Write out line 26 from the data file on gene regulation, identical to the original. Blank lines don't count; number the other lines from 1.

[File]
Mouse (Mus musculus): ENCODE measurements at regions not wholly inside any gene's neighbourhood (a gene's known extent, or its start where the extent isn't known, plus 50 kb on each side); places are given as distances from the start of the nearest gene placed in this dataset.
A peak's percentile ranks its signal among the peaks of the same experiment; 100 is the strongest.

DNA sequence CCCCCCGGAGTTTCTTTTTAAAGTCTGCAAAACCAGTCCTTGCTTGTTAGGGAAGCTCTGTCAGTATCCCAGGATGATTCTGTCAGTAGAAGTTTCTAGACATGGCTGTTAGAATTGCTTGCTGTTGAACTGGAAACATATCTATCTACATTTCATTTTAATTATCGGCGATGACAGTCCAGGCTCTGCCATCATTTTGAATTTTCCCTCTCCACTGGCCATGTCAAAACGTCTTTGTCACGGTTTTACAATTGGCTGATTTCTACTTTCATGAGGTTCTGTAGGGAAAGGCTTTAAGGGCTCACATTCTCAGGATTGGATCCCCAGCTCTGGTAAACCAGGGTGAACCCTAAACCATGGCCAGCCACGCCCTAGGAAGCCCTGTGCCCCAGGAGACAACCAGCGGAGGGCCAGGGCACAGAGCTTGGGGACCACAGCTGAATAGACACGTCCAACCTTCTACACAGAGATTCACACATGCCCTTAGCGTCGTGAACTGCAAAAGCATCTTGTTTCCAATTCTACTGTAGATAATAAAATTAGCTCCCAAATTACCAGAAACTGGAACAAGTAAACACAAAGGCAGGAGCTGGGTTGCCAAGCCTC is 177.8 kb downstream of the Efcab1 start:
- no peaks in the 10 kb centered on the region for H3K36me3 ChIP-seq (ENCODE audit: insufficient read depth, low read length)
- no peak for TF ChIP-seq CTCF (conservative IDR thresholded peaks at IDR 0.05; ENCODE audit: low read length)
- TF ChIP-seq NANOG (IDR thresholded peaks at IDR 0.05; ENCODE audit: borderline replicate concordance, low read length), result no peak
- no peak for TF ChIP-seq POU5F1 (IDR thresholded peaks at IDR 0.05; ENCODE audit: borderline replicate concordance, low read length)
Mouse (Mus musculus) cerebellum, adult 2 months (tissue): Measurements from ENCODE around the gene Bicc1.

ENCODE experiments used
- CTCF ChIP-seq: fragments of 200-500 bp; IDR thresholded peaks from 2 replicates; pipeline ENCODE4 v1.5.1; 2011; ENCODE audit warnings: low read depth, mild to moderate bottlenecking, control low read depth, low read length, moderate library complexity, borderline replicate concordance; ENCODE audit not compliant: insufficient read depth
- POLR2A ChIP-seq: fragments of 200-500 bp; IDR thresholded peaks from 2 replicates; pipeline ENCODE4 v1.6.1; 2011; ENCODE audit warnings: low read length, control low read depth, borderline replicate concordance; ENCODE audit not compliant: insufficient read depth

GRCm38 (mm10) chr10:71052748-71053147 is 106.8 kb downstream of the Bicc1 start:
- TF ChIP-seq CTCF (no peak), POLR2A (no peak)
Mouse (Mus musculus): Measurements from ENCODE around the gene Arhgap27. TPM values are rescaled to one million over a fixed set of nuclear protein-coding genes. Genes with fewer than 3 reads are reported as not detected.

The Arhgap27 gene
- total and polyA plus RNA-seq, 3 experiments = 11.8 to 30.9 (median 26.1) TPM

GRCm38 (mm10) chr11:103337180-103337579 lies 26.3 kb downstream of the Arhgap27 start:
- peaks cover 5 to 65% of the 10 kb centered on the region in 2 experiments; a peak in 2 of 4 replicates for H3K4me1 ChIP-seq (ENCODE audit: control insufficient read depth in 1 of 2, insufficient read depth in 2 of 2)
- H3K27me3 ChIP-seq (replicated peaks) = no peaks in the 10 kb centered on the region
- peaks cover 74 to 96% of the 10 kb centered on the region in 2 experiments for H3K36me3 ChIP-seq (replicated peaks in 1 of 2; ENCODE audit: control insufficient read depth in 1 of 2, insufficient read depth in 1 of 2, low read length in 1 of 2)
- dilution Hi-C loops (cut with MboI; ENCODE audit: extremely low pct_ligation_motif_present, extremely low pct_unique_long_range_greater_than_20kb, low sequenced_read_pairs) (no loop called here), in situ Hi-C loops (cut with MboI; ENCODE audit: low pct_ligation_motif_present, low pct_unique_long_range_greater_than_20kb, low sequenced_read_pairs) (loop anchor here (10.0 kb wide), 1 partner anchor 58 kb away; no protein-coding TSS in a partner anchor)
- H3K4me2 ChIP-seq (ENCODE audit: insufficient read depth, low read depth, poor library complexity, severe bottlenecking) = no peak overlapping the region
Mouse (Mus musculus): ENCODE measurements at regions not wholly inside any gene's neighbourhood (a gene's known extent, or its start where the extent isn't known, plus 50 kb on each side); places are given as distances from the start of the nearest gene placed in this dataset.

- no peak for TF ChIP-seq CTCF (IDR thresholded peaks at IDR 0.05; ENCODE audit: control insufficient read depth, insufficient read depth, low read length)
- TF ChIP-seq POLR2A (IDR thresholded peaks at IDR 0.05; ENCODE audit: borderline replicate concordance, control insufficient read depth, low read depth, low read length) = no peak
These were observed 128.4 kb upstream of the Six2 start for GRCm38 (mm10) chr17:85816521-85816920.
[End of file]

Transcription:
These were observed 128.4 kb upstream of the Six2 start for GRCm38 (mm10) chr17:85816521-85816920.